For Qureshi’s China visit, Imran Khan scripted a 3-point proposal for Prez Xi
Pakistan foreign minister Makhdoom Shah Mahmood Qureshi landed in the island province of Hainan late on Thursday to begin a “very important” visit that is designed to deepen the strategic partnership between the two countries that often call themselves ‘iron brothers’. Qureshi and Chinese foreign minister Wang Yi are expected to hold a one-on-one meeting as well as delegation-level discussions as part of the second round of China-Pakistan foreign ministers’ strategic dialogue.
“The visit aims to project Pakistan’s political and military leadership’s vision,” Qureshi said in a video message before boarding the Pakistan Air Force flight to the island in the South China Sea. The province, sometimes marketed to tourists as the ‘Hawaii of China’, is also home to China’s strategic submarine base.
Qureshi, who has been in news for the past fortnight over his broadside at Saudi Arabia that led Prime Minister Imran Khan to depute Army chief Gen Qamar Javed Bajwa to firefight in Riyadh, added that he had discussed the China visit with PM Khan.
Qureshi and the accompanying team of officials led by foreign secretary Sohail Mahmood are also expected to prepare for President Xi Jinping’s visit to Islamabad. President Xi’s visit, initially expected earlier this year, was deferred due to the Covid-19 pandemic and is expected to take place soon next month.
A Pakistan watcher in New Delhi said Qureshi was travelling with a three-point plan in hand that included scaling up military cooperation between the two countries. The People’s Liberation Army and Pakistan army had, in August last year, signed a pact in Rawalpindi army headquarters for defence cooperation and capacity building of Pakistan Army. Islamabad is keen to upgrade this relationship to provide for what is being broadly referred to, in some quarters, as a joint military commission.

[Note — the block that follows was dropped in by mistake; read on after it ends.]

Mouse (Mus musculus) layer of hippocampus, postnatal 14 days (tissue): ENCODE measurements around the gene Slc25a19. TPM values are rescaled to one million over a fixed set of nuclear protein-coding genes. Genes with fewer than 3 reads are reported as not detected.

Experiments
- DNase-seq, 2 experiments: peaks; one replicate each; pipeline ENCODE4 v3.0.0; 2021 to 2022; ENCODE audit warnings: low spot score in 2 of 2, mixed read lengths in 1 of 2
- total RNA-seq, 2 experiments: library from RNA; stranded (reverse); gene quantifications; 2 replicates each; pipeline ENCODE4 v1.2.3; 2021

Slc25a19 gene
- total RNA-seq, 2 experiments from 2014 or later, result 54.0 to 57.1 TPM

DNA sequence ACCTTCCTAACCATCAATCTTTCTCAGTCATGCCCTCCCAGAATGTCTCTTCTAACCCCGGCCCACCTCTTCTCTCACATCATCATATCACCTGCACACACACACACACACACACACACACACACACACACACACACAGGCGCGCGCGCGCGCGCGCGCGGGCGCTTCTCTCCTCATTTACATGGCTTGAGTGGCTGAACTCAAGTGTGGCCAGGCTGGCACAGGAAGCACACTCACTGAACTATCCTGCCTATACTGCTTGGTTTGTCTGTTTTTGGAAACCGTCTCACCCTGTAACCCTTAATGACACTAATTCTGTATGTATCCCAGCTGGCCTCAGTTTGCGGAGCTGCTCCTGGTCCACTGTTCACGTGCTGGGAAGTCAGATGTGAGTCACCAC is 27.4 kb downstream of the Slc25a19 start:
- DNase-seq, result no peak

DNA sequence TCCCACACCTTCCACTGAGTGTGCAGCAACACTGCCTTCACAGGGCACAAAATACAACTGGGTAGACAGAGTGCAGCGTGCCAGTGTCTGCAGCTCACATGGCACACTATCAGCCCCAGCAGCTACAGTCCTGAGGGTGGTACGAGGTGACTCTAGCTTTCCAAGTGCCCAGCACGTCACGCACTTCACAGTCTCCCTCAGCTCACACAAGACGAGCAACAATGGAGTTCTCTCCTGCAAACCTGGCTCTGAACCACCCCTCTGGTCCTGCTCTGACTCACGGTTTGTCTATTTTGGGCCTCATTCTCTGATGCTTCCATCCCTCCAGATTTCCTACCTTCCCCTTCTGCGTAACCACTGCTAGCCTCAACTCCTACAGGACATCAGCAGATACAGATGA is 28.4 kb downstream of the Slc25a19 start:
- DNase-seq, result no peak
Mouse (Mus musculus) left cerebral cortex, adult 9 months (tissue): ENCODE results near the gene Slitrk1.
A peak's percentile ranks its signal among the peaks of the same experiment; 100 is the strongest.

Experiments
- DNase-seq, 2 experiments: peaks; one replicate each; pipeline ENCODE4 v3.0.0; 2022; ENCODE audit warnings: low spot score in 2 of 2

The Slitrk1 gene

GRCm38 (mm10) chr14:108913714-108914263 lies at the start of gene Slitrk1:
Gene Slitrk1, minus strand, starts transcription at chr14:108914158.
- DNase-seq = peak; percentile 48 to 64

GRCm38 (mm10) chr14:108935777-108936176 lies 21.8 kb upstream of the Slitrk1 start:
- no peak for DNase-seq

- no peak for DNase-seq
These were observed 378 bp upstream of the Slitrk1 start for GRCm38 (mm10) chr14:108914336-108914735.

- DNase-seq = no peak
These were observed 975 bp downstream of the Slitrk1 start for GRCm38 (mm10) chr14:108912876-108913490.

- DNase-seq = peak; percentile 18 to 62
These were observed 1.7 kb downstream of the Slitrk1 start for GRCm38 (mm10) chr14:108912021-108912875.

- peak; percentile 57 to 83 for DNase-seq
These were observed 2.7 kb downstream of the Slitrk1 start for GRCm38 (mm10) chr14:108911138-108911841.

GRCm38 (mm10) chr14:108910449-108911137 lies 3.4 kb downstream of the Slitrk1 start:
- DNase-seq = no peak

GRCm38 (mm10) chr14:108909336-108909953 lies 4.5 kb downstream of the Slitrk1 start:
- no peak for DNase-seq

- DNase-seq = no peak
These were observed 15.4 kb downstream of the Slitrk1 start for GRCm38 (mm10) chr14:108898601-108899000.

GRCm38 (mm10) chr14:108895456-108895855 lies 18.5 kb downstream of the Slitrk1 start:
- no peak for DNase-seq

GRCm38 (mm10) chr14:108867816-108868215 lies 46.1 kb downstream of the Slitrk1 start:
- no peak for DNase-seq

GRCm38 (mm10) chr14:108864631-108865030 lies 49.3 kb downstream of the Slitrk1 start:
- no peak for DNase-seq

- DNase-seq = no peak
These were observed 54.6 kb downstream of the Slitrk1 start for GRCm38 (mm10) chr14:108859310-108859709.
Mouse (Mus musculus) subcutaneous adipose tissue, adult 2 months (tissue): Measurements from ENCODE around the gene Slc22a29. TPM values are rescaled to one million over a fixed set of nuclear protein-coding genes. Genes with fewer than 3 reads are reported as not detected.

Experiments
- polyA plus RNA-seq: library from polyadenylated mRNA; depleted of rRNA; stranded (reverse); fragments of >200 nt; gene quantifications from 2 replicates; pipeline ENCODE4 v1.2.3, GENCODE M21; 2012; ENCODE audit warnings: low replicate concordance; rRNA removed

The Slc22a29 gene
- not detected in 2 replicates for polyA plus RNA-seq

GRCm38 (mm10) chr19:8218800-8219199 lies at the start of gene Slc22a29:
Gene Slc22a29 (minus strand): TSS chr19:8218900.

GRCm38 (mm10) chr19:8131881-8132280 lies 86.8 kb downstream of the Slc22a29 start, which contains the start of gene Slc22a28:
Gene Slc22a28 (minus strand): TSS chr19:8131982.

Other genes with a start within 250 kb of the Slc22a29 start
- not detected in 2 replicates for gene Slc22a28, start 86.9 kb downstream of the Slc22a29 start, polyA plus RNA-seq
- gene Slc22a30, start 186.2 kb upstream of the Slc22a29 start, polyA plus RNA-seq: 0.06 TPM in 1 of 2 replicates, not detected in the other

This idea, he said, appeared to be centred around setting up a mechanism to take strategic decisions on a military-to-military level so that the armed forces on the two sides are on the same page.
The Imran Khan government is also looking at discussions to expedite implementation of phase 2 of the China Pakistan Economic Corridor, or CPEC projects.
Qureshi, people familiar with the matter said, wants China to help upgrade the infrastructure in Sindh, Pakistan-occupied Kashmir and the Gilgit-Baltistan region, the last two regions controlled by Pakistan but claimed by India.
The $60 billion infrastructure projects in Pakistan proposed under CPEC are central to China’s wider Belt and Road Initiative to develop land and sea trade routes in Asia and beyond. Just two weeks back, Pakistan’s top economic body National Economic Council cleared a $6.8 billion project – its costliest CPEC project till date.- to upgrade its railway lines for the Islamabad-Beijing link. The CPEC seeks to connect Gwadar Port in Pakistan’s Balochistan with China’s Xinjiang province.
Qureshi is also expected to seek some sort of transport corridor between Nepal and Pakistan for trade with Kathmandu. Nepal had last year signed nearly 20 infrastructure-building agreements with China during President Xi’s visit including an upgraded all-weather road connection that includes building tunnels through the Himalayas.
India is expected to figure prominently in the discussions, given that the two ministers are meeting when Beijing and Islamabad’s ties with New Delhi are at an all-time low due to tensions along the Line of Actual Control and the Kashmir issue.
According to information available with New Delhi, China has already assured Islamabad full coordination and support over the Kashmir issue to Islamabad. The Imran Khan government wants Beijing to go one step further and raise the Kashmir issue at the forthcoming UN General Assembly session next month. Last year, Turkish President Recep Tayyip Erdogan and then Malaysian Prime Minister Mahathir Mohamad were the only ones to go this far.